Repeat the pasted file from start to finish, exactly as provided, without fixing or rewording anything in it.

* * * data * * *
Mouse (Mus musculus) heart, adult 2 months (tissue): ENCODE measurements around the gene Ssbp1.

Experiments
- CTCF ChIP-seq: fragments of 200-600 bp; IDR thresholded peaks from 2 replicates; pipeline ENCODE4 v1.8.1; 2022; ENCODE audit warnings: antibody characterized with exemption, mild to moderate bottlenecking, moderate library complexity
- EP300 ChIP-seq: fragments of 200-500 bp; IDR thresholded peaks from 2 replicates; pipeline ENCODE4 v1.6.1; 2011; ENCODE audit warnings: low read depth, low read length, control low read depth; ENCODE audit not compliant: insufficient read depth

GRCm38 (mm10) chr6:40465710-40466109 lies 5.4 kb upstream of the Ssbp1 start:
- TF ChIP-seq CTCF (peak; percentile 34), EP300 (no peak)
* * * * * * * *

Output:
Mouse (Mus musculus) heart, adult 2 months (tissue): ENCODE measurements around the gene Ssbp1.

Experiments
- CTCF ChIP-seq: fragments of 200-600 bp; IDR thresholded peaks from 2 replicates; pipeline ENCODE4 v1.8.1; 2022; ENCODE audit warnings: antibody characterized with exemption, mild to moderate bottlenecking, moderate library complexity
- EP300 ChIP-seq: fragments of 200-500 bp; IDR thresholded peaks from 2 replicates; pipeline ENCODE4 v1.6.1; 2011; ENCODE audit warnings: low read depth, low read length, control low read depth; ENCODE audit not compliant: insufficient read depth

GRCm38 (mm10) chr6:40465710-40466109 lies 5.4 kb upstream of the Ssbp1 start:
- TF ChIP-seq CTCF (peak; percentile 34), EP300 (no peak)